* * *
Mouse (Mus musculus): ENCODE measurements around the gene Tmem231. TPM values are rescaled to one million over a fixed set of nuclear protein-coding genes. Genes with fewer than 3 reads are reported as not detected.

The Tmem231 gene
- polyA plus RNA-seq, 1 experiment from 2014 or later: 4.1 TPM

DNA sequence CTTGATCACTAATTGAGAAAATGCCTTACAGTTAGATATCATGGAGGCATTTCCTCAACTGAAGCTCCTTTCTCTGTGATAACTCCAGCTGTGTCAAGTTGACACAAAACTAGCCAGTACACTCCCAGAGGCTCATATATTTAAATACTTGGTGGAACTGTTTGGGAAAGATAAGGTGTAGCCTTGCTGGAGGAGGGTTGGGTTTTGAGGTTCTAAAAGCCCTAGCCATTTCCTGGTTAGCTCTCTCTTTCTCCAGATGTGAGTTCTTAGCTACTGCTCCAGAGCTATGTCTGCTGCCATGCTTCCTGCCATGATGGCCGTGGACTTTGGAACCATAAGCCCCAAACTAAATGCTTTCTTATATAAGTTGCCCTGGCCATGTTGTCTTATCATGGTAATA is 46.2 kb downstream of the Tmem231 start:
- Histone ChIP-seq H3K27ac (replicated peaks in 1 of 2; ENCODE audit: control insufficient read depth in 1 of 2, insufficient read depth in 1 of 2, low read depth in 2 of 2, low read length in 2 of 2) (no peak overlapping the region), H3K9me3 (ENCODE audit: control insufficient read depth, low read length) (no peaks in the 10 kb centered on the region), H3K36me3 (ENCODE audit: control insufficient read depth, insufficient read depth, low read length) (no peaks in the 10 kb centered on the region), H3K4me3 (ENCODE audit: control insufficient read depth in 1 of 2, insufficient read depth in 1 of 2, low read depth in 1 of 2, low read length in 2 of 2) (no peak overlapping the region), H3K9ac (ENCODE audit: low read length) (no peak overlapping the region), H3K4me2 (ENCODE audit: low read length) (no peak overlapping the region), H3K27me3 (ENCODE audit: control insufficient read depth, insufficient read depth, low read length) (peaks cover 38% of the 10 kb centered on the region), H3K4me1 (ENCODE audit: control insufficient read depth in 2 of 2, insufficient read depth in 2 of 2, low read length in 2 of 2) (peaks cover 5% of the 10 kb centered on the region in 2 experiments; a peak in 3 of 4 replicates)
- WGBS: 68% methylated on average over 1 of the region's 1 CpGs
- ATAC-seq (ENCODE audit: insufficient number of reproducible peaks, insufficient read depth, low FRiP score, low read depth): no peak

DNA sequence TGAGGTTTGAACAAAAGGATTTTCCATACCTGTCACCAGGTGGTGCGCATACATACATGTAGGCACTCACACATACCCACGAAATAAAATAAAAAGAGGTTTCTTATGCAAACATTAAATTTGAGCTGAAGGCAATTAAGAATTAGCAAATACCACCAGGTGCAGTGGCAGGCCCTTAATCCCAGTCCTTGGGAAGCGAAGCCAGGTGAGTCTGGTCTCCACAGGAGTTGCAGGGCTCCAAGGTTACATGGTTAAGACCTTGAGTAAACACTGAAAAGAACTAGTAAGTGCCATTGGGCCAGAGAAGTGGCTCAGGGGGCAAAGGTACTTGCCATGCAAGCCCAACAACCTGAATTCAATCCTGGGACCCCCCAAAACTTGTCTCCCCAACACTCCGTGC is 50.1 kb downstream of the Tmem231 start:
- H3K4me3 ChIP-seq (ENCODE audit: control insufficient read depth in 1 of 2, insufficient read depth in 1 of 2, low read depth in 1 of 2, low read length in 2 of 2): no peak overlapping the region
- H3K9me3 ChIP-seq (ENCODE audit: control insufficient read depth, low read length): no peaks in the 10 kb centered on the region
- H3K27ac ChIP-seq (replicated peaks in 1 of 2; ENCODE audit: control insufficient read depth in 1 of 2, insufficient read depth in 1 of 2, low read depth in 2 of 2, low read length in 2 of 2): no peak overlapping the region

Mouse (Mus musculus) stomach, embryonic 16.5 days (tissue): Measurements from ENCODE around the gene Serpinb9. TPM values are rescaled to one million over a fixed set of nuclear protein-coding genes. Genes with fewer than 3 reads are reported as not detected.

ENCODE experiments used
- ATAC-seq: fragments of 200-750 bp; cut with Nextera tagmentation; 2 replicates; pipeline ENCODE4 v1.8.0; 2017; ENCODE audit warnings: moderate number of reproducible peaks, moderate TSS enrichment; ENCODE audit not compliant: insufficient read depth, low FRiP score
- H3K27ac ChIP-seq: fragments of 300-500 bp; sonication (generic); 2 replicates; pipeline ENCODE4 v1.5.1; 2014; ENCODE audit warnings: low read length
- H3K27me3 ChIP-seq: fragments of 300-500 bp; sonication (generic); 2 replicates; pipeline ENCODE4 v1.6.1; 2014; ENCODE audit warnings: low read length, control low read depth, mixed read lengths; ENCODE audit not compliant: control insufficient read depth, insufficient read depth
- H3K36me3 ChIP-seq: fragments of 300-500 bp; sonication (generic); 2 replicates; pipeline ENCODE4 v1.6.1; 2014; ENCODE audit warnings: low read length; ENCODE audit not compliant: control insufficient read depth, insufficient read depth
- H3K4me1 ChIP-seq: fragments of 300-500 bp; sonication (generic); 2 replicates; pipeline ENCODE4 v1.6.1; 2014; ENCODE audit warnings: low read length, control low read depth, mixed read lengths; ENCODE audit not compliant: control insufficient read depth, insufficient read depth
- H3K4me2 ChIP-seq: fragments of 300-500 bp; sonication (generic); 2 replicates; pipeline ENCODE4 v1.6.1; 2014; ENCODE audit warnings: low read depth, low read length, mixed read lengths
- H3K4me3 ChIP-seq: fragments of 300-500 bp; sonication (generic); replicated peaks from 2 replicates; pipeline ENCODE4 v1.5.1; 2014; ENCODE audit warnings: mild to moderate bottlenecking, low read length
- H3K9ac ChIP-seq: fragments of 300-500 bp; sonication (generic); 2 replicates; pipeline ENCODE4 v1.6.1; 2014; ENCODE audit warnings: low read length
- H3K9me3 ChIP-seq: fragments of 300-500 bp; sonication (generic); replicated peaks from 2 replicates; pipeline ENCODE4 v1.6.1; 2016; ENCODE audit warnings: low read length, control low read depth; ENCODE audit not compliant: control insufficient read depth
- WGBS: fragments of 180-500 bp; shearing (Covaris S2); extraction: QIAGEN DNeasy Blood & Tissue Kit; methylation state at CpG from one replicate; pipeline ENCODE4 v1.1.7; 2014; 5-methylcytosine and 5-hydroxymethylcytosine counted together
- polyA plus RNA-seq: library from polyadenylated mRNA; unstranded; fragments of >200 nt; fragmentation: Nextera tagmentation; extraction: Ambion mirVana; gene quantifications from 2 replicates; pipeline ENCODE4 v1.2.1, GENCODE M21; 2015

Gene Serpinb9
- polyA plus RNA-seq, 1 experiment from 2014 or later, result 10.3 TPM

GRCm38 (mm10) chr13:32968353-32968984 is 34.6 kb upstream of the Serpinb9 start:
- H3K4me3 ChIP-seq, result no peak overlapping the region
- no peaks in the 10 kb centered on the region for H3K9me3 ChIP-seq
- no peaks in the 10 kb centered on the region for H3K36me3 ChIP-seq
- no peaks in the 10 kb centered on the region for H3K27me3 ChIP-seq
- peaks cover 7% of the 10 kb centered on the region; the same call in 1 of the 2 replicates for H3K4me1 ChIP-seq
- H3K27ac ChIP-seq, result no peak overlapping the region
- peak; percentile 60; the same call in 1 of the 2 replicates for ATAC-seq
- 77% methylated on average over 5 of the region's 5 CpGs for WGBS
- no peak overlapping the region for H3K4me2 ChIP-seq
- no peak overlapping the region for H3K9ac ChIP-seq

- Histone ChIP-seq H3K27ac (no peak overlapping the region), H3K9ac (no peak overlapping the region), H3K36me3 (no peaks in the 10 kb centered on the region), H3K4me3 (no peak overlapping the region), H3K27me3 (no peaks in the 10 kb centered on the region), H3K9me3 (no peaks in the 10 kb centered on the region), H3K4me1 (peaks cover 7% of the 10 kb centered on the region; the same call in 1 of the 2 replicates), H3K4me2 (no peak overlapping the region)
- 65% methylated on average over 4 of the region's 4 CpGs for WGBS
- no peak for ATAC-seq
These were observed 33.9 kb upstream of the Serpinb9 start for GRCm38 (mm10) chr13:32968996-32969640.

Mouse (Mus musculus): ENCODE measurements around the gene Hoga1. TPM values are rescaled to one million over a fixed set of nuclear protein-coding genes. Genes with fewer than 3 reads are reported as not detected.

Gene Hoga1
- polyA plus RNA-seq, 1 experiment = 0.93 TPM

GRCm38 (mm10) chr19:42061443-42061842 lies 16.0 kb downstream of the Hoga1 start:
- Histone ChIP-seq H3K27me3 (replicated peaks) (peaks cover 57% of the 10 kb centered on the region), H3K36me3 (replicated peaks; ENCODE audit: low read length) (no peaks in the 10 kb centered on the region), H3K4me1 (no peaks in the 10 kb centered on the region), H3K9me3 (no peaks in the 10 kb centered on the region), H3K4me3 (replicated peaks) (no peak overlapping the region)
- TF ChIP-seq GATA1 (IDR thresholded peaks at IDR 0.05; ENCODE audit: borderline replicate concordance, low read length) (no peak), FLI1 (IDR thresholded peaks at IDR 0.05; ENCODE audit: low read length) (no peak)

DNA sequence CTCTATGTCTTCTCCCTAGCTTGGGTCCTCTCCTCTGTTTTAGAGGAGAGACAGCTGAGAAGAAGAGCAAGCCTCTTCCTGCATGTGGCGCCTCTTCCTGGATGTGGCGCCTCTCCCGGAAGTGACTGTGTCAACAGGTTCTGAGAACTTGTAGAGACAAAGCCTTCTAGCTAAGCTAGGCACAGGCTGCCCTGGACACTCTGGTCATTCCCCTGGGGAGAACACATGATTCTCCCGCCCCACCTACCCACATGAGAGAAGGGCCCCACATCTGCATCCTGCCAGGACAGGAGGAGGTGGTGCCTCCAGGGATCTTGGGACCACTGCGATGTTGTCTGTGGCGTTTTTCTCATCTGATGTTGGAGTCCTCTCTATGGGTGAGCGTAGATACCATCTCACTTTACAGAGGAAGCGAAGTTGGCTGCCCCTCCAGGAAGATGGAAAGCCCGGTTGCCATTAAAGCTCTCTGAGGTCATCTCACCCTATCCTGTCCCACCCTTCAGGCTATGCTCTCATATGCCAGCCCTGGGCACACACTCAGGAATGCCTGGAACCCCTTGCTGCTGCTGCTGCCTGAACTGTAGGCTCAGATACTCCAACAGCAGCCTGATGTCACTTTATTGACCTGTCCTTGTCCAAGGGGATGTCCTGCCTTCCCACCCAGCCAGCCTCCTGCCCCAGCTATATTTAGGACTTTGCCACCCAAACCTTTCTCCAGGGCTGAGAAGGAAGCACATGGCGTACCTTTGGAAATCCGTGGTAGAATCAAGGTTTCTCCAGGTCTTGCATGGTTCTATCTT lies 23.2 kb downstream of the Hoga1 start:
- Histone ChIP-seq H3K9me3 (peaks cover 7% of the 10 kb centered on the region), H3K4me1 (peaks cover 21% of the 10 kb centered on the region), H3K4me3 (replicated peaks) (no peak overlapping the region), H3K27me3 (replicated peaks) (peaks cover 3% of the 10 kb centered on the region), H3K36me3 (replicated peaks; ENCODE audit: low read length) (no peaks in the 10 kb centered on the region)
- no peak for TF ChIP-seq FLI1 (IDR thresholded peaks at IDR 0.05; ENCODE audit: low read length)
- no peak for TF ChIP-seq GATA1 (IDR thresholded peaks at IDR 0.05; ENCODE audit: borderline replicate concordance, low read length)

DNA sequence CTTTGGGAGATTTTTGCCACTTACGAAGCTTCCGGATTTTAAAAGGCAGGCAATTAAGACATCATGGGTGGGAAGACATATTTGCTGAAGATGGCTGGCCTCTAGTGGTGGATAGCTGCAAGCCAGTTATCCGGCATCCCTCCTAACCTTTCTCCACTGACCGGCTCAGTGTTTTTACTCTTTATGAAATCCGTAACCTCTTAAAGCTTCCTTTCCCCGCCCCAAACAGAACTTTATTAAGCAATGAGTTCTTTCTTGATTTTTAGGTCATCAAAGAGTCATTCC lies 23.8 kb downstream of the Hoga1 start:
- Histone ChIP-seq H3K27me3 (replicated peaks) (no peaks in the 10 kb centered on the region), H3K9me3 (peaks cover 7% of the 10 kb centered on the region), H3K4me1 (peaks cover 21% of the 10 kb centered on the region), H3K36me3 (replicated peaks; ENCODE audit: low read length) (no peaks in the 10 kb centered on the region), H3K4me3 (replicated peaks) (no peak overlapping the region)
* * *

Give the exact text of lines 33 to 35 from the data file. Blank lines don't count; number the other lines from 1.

- H3K27ac ChIP-seq, result no peak overlapping the region
- peak; percentile 60; the same call in 1 of the 2 replicates for ATAC-seq
- 77% methylated on average over 5 of the region's 5 CpGs for WGBS